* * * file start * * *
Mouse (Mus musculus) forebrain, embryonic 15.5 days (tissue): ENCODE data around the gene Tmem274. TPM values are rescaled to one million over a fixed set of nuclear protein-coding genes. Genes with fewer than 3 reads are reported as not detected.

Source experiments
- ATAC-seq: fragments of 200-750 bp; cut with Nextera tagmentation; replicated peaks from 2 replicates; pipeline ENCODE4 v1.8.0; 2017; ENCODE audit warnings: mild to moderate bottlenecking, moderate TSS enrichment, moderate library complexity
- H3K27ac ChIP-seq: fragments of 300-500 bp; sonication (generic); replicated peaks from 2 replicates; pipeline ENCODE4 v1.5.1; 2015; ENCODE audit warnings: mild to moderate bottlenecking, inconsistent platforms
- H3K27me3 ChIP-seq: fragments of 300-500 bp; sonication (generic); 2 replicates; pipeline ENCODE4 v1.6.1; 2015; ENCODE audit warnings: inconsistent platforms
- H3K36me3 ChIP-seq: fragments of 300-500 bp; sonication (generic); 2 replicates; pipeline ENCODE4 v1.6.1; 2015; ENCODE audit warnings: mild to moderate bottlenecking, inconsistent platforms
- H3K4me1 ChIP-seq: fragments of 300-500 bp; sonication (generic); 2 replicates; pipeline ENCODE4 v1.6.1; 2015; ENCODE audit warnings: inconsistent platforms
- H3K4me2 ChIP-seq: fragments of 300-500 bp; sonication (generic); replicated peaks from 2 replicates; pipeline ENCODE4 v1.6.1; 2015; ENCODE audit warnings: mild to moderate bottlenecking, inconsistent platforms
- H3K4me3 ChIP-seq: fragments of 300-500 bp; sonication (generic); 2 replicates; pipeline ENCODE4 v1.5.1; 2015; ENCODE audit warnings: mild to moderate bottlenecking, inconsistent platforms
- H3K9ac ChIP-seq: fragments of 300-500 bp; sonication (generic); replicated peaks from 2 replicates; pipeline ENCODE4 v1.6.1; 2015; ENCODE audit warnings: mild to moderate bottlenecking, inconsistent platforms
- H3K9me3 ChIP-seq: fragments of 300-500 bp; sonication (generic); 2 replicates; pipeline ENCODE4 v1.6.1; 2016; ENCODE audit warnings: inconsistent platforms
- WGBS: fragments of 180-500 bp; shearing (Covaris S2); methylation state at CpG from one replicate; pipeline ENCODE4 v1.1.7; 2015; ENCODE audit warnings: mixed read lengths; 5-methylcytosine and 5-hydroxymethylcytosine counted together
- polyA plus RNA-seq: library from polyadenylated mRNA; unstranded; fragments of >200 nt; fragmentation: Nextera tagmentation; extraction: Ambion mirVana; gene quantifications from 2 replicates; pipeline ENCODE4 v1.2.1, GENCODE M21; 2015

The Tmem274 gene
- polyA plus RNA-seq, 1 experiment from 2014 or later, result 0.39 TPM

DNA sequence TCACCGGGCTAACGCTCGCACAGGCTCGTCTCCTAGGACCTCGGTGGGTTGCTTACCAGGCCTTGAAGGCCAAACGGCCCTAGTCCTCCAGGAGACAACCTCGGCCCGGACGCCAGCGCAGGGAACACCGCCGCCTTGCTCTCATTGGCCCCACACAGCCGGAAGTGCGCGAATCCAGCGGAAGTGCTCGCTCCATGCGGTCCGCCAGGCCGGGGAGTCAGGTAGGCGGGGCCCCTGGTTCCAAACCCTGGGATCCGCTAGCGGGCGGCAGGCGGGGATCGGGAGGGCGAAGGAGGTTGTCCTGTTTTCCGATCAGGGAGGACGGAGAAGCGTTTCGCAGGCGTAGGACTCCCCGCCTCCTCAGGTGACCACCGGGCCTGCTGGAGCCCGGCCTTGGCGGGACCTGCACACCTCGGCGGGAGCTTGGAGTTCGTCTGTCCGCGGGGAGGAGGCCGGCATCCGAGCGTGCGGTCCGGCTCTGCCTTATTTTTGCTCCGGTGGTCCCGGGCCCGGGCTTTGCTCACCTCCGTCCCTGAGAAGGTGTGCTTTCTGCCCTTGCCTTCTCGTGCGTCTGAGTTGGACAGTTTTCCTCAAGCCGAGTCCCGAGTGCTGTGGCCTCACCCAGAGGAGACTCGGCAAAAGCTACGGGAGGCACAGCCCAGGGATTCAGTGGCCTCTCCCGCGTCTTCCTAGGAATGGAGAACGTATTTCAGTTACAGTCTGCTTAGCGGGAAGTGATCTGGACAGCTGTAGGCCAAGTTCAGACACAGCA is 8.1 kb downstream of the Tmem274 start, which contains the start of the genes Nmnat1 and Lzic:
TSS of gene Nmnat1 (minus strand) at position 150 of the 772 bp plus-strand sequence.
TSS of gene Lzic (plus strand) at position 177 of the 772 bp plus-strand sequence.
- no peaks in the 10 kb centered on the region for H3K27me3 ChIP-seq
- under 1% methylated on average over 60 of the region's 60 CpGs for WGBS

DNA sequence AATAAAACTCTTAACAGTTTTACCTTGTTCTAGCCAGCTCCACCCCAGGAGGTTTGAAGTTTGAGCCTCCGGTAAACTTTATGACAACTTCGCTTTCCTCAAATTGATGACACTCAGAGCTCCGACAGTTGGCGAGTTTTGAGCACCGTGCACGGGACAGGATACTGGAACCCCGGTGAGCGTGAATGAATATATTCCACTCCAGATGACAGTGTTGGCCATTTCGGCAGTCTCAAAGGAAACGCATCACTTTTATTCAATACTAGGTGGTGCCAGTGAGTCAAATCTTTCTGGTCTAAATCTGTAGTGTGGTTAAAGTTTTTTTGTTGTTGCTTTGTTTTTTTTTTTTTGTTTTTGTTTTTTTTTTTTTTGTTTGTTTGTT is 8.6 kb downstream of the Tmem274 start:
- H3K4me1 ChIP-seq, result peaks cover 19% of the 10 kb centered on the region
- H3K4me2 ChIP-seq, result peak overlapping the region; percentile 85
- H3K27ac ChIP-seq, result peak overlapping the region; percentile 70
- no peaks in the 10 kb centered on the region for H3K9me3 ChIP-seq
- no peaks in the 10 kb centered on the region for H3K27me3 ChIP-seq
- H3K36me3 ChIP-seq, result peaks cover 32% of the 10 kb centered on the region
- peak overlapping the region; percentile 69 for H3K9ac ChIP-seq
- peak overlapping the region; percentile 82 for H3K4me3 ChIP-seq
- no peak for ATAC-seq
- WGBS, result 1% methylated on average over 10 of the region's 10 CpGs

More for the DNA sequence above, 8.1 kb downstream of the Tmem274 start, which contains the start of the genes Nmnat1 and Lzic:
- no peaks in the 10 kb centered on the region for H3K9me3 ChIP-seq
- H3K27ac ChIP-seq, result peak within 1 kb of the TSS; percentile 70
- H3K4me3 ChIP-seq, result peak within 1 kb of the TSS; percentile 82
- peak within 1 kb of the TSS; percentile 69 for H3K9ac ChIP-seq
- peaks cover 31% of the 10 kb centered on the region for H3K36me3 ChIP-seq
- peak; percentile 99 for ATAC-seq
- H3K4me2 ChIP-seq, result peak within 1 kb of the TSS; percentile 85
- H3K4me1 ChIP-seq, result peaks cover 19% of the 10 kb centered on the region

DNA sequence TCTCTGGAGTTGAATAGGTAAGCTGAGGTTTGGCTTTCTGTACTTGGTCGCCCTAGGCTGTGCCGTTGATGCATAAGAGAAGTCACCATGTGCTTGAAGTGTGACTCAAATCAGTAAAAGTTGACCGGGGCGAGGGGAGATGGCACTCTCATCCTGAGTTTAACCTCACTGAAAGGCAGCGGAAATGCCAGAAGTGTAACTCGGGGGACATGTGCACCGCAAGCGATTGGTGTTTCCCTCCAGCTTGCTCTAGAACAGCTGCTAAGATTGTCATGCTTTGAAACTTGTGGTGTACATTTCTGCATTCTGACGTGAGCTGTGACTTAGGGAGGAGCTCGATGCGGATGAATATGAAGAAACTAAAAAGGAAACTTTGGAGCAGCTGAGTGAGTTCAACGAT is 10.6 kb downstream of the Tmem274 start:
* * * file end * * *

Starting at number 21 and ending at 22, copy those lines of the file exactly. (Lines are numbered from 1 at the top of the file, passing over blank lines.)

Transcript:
DNA sequence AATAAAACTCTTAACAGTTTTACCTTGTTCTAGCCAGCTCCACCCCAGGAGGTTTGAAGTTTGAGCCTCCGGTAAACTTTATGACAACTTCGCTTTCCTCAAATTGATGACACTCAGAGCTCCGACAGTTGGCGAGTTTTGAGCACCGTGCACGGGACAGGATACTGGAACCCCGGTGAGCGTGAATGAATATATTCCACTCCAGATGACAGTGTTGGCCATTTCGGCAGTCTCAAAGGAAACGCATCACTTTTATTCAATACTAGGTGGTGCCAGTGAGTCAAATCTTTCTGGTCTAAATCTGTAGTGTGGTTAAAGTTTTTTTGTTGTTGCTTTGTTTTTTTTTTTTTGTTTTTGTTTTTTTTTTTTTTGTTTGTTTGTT is 8.6 kb downstream of the Tmem274 start:
- H3K4me1 ChIP-seq, result peaks cover 19% of the 10 kb centered on the region